Just say “No”

Manshion.net editor-in-chief Paul Beirne says "dont' do it" when it comes to women's workwear taboos.

Manshion.net editor-in-chief Paul Beirne says "dont' do it" when it comes to women's workwear taboos.

Guest Blogger: Paul Beirne

It is unfortunate–but true–that what we wear speaks volumes about who we are as people. As much as you may want to refute this claim, you must concede that on a number of occasions you have made up your mind about a person before they’ve opened their mouth. The man waiting near you on the train platform, covered in tattoos; not exactly your first pick for an honor student. The young woman sporting the trendy isometric haircut, shaved up the left side; you would never expect her to work in an office, right? Well, unfortunately, these days it seems that some poor decisions don’t just come in the form of a night over the toilet and a good story. Rather, some are the unconcealable badges of past misteps worn proudly by those strolling into work and sitting at the cubicle next to you. The following are examples of the poor choices some women make when selecting their everyday “professionial” (I use the term loosely regarding some of these instances) attire.

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1. The Short Skirt

This little number is all of 12″ long. Wearing this into an office building in my book means one of two things: You’ve been having an affair with the boss and today you’re going to quit because he never left his wife for you. “Get a good look [gestures towards legs].. this is the last time you’ll be seeing these!” Conversely, you may actually be well-dressed for work because your job is to jump out of a cake at the (inappropriate) Christmas party. Ladies, if your skirt isn’t residing in the knee region, you are losing credibility in exponential proportion to each inch further up your leg this “skirt” does in fact end. Don’t even get me started on the long shirt plus a belt equals a dress mathematics some of you employ. With some simple algebra I’ve found that shirt-dress – dignity = hot mess. “Ohh! So you’re saying you’d like me to look you in the thighs when I’m talking to you. Got it. Thigh-contact. Because, ‘Hello–you’re down here.'”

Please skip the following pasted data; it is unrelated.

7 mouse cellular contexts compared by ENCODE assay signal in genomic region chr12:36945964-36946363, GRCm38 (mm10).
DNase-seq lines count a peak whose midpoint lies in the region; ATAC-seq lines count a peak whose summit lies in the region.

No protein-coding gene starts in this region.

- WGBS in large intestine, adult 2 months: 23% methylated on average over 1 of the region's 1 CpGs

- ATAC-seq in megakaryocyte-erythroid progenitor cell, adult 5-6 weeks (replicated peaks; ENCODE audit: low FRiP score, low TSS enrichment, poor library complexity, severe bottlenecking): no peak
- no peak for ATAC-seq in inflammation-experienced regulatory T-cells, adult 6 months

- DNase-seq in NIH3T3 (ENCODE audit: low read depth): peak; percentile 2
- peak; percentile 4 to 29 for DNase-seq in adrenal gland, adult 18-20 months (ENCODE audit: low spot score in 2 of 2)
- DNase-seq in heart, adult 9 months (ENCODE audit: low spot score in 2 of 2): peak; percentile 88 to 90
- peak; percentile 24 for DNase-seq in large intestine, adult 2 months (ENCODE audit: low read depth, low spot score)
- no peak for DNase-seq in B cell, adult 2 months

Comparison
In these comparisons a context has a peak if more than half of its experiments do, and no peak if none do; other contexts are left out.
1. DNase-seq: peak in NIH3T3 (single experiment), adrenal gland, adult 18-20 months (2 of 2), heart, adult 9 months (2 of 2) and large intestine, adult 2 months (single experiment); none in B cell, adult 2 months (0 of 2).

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2. Gaudy High Heels.

The forbidden leopard need not be brought to work. Call me old fashioned, but I think if you walk into the workplace and more than 3 people’s eyes widen upon seeing your shoes, you’ve probably made an error somewhere along the way. Patent red/pink. Florescent colors. They’re for club. Not for crunching numbers. I’m sure there’s cases where you can tone down the rest of the outfit and make some of these work as a nice accent. However, I can’t picture it off the top of my head. Unless you’re working with some really expensive luxury brands, 9 out of 10 times you will look cheap and appear ignorant to proper business attire standards. “Ohhh, so you’re saying you do that erotic dancing workout thing everyone’s talking about these days? N–no? Not just a workout thing? I see. Well, yes the economy is pretty bad these days, I suppose.”

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3. Deconstructed Denim.

Ms., don’t take this the wrong way, but, how dare you. [I don’t even pose this as a question because I am not interested in a response]. Casual Friday is privilege, not a right. You are completely exploiting this luxury and offending your co-workers and company at the same time. Seriously? Light-dyed, dirty wash, ripped jeans? “Ohhh! So you came into work today expecting a tailgate party?” Nice. Bang-up job, really. I was thinking of new places to look for work clothes and, shucks, Hollister must have slipped my mind!
Honestly, if you’re going to wear jeans to work, please wear the most dressed-up variation of denim: dark rinse, no frills. A pair of dark skinny jeans and black pumps is a good look that can easily transfer to a classy outing after work.

Visit Beirne’s Manshion.net for the dos-and-donts in menswear.

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